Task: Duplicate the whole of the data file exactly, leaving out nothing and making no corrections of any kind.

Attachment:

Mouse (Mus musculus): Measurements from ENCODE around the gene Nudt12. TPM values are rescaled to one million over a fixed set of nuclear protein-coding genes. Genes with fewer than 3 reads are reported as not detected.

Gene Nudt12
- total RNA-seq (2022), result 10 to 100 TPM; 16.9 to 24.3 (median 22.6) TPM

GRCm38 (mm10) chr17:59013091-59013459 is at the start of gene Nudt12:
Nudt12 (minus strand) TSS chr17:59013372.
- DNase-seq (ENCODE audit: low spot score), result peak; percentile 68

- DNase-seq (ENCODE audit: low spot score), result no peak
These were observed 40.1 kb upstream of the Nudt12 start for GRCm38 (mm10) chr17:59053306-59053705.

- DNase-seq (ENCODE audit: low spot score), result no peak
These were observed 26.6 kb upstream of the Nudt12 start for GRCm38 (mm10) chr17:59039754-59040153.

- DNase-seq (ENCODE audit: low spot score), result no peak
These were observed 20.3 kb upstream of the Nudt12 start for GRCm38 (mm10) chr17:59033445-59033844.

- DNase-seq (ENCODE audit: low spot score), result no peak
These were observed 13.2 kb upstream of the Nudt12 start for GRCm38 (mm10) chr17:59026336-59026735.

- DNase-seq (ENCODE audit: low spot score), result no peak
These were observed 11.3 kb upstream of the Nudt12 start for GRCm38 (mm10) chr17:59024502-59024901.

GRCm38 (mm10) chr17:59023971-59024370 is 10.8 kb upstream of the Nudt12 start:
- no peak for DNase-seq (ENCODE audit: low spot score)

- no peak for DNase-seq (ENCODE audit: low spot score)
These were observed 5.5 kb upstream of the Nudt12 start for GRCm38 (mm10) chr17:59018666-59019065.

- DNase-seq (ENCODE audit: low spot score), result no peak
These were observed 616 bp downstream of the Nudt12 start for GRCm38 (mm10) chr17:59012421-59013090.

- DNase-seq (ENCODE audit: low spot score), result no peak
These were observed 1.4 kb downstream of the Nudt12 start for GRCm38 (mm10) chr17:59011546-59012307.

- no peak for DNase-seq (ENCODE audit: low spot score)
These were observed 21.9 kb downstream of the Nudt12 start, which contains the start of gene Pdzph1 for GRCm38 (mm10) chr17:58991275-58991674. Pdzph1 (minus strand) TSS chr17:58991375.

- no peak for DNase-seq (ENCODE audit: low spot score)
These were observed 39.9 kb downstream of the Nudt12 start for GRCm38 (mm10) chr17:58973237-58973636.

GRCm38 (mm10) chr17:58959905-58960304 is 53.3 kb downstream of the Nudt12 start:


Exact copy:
Mouse (Mus musculus): Measurements from ENCODE around the gene Nudt12. TPM values are rescaled to one million over a fixed set of nuclear protein-coding genes. Genes with fewer than 3 reads are reported as not detected.

Gene Nudt12
- total RNA-seq (2022), result 10 to 100 TPM; 16.9 to 24.3 (median 22.6) TPM

GRCm38 (mm10) chr17:59013091-59013459 is at the start of gene Nudt12:
Nudt12 (minus strand) TSS chr17:59013372.
- DNase-seq (ENCODE audit: low spot score), result peak; percentile 68

- DNase-seq (ENCODE audit: low spot score), result no peak
These were observed 40.1 kb upstream of the Nudt12 start for GRCm38 (mm10) chr17:59053306-59053705.

- DNase-seq (ENCODE audit: low spot score), result no peak
These were observed 26.6 kb upstream of the Nudt12 start for GRCm38 (mm10) chr17:59039754-59040153.

- DNase-seq (ENCODE audit: low spot score), result no peak
These were observed 20.3 kb upstream of the Nudt12 start for GRCm38 (mm10) chr17:59033445-59033844.

- DNase-seq (ENCODE audit: low spot score), result no peak
These were observed 13.2 kb upstream of the Nudt12 start for GRCm38 (mm10) chr17:59026336-59026735.

- DNase-seq (ENCODE audit: low spot score), result no peak
These were observed 11.3 kb upstream of the Nudt12 start for GRCm38 (mm10) chr17:59024502-59024901.

GRCm38 (mm10) chr17:59023971-59024370 is 10.8 kb upstream of the Nudt12 start:
- no peak for DNase-seq (ENCODE audit: low spot score)

- no peak for DNase-seq (ENCODE audit: low spot score)
These were observed 5.5 kb upstream of the Nudt12 start for GRCm38 (mm10) chr17:59018666-59019065.

- DNase-seq (ENCODE audit: low spot score), result no peak
These were observed 616 bp downstream of the Nudt12 start for GRCm38 (mm10) chr17:59012421-59013090.

- DNase-seq (ENCODE audit: low spot score), result no peak
These were observed 1.4 kb downstream of the Nudt12 start for GRCm38 (mm10) chr17:59011546-59012307.

- no peak for DNase-seq (ENCODE audit: low spot score)
These were observed 21.9 kb downstream of the Nudt12 start, which contains the start of gene Pdzph1 for GRCm38 (mm10) chr17:58991275-58991674. Pdzph1 (minus strand) TSS chr17:58991375.

- no peak for DNase-seq (ENCODE audit: low spot score)
These were observed 39.9 kb downstream of the Nudt12 start for GRCm38 (mm10) chr17:58973237-58973636.

GRCm38 (mm10) chr17:58959905-58960304 is 53.3 kb downstream of the Nudt12 start: